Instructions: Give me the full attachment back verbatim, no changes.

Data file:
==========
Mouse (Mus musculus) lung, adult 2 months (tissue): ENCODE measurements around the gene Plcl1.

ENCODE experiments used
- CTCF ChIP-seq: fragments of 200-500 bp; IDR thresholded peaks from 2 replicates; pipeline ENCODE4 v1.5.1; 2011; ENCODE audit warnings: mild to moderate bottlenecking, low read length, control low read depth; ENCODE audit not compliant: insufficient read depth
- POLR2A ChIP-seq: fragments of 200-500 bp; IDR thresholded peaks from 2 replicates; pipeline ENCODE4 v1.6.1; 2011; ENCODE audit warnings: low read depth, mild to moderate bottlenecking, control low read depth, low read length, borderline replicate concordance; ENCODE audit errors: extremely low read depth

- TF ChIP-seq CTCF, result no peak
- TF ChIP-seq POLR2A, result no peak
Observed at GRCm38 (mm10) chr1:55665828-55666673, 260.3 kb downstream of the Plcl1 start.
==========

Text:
Mouse (Mus musculus) lung, adult 2 months (tissue): ENCODE measurements around the gene Plcl1.

ENCODE experiments used
- CTCF ChIP-seq: fragments of 200-500 bp; IDR thresholded peaks from 2 replicates; pipeline ENCODE4 v1.5.1; 2011; ENCODE audit warnings: mild to moderate bottlenecking, low read length, control low read depth; ENCODE audit not compliant: insufficient read depth
- POLR2A ChIP-seq: fragments of 200-500 bp; IDR thresholded peaks from 2 replicates; pipeline ENCODE4 v1.6.1; 2011; ENCODE audit warnings: low read depth, mild to moderate bottlenecking, control low read depth, low read length, borderline replicate concordance; ENCODE audit errors: extremely low read depth

- TF ChIP-seq CTCF, result no peak
- TF ChIP-seq POLR2A, result no peak
Observed at GRCm38 (mm10) chr1:55665828-55666673, 260.3 kb downstream of the Plcl1 start.